This artice was originally published by Félix Tréguer on about:intel
The French government seems not to be interested in tackling systemic police violence. Instead, one of the most defining features of Macron’s first term as France’s head of state lies in the fast-paced expansion of state surveillance powers. A case in point is Parliament’s impending adoption of the “Bill on Global Security”, which shows the current administration is a leading representative of the rising wave of authoritarian-liberalism currently sweeping Europe.
On 4 December 2020, French President Emmanuel Macron gave a rare interview on police violence. It was less than two weeks after music producer Michel Zecler, a 41 year-old black man, was arrested by police officers after being brutally evicted from his own studio and assaulted. It was about two weeks after the Paris police ruthlessly dismantled a camp-ground of migrants in the French capital, and a mere few days after more than 130,000 people took to the streets across the country to march against the Global Security Bill – a piece of legislation intending to ramp up police powers and legalise new surveillance technologies.
But as this article will explain, rather than the expected soothing words to the nation, rather than opening the way to meaningful police reform, Macron’s priority that night aimed at securing a longer-term goal: restoring the legitimacy of the French police to better expand its powers – and in particular its surveillance capabilities.
Tyranny of technocrats
Macron was unapologetic in his interview. “Yes”, he claimed, “there are violent police officers”. But he refuted what he called the “concept” of “police violence”, one that he said needed to be “deconstructed”. According to the president, systemic police violence is but “a slogan” brandished by those keen on “weakening the state,” a kind of conspiracy theory fuelled by extremists. “The black blocs, a part of the far-left that wants the state to be dissolved”, Macron went on to explain, “have installed the idea that there is a violence that is inherent to the police”. “Just as others say that there is inherent racism. I am against this. It’s not true”, the president contended.
Never mind that a survey found 80% of those who fit the profile of “young man perceived as black or Arab” have been subject to identity checks in the last five years — compared with a mere 16% of other respondents — or that NGOs have shown over and over again that French authorities systematically violate the fundamental rights of migrant people. Never mind that, two years ago, during the first six months of the Yellow Vests movement, 289 people suffered head injuries and 24 lost an eye, while five others had their hands blown off due to France’s notoriously confrontational protest policing tactics. Macron buried his head in the sand, only vaguely hinting at the need to boost efforts to “prevent, train, and above all sanction”, to ward off what he described as individual cases of abuse. To that end, he pledged to launch a round of consultations to reform the police – the so-called “Beauvau de la sécurité” (named after the name of the Parisian square that is home to the Ministry of the Interior).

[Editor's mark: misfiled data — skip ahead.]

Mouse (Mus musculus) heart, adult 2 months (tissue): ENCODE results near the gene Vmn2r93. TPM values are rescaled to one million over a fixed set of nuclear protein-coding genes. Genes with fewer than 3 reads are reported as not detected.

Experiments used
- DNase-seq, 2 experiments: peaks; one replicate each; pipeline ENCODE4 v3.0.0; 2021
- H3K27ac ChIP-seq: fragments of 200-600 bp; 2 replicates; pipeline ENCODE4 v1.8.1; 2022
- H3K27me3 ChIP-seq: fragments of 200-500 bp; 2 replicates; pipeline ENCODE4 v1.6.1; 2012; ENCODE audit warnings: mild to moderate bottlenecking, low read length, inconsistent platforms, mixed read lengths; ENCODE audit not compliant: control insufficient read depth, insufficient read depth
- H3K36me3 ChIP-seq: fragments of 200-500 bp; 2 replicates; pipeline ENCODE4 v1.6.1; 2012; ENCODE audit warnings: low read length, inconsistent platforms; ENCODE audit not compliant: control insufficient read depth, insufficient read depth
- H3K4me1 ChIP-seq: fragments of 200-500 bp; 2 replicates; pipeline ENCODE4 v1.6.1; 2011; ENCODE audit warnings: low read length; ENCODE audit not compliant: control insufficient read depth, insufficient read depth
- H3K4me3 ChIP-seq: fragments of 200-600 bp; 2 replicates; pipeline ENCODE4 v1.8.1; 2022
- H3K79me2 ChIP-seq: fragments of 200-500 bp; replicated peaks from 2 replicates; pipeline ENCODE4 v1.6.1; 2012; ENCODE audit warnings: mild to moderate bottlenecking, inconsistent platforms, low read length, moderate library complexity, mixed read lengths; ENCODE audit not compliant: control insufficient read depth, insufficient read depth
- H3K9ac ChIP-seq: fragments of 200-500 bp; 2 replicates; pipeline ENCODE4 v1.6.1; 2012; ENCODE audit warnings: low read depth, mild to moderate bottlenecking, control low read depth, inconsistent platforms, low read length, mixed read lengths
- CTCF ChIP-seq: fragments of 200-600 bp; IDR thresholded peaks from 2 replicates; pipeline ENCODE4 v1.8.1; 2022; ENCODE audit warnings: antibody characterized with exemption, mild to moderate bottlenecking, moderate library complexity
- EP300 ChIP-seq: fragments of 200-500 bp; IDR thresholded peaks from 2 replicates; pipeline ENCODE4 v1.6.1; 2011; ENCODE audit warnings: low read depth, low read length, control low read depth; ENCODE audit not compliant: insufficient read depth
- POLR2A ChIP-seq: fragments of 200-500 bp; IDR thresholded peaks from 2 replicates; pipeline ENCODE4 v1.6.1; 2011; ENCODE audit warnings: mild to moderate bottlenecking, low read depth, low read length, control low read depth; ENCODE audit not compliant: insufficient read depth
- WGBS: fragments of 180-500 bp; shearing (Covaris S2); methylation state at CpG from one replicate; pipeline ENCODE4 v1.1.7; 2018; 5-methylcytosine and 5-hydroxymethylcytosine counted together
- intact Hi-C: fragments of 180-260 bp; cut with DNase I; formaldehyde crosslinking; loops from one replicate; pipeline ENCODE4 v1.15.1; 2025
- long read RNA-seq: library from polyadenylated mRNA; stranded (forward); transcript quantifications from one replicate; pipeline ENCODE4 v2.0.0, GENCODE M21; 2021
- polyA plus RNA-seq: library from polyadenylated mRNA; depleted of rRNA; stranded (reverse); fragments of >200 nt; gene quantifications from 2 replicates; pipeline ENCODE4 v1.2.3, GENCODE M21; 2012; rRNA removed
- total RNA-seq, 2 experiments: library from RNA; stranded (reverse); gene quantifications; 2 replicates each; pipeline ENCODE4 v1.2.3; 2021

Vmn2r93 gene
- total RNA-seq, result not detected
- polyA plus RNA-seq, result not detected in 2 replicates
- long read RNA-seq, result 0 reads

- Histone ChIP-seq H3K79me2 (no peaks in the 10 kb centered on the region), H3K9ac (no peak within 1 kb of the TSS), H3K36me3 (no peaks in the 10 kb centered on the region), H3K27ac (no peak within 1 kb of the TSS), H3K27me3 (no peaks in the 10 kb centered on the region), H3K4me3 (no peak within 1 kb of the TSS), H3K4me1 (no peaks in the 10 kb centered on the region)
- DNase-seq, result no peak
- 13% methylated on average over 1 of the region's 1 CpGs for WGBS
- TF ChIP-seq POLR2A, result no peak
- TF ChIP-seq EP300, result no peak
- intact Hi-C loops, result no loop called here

Five months later, these round-tables are taking place at a regular pace, despite some events postponed due to the COVID pandemic. But rather than the long-overdue critical appraisal of the French police, the whole process is turning into a series of technocratic, high-level meetings between public officials, police unions representatives, industry players, and a couple of oversight agencies. Meanwhile, the citizen groups as well as research collectives — who, in recent years, have played a key role in calling out the violent and racist tactics of the French police — are being kept out of the loop.
Rather than being a bug in the system however, such blatant lack of inclusiveness is an intentional feature. In reality, the Beauvau de la sécurité consultations have nothing to do with the kind of collective brainstorming session paving the way for meaningful police reform that Macron alluded to in his interview. Instead, it is the government’s privileged approach to create consensus among the French police around its long-term plan for the force – one foreshadowed by the Bill on Global Security and presented in great detail in the White Paper on Internal Security released in mid-November 2020.
The fine print
The White Paper makes no less than two hundred recommendations to beef up security policies. In the name of “recreating the conditions for trust between the population and the security forces”, this planning document hints at a massive effort to strengthen the Interior Ministry’s public relations strategy and to create avenues for citizen participation in policing duties. To ensure “coherence between all actors in the security continuum”, it envisions extending the power of the ministry over municipal police forces and granting evermore powers to private security firms. For example, by relaxing rules on frisking, authorising private guards to be armed with “non-lethal” weapons, or outsourcing many acts of day-to-day policing to private security firms. To provide for “the human, material, and technological resources” needed to meet its ambitious goals, the document submits that 1% of the French GDP should be invested in security policies by 2030, which would result in a 30% budget increase over the next decade.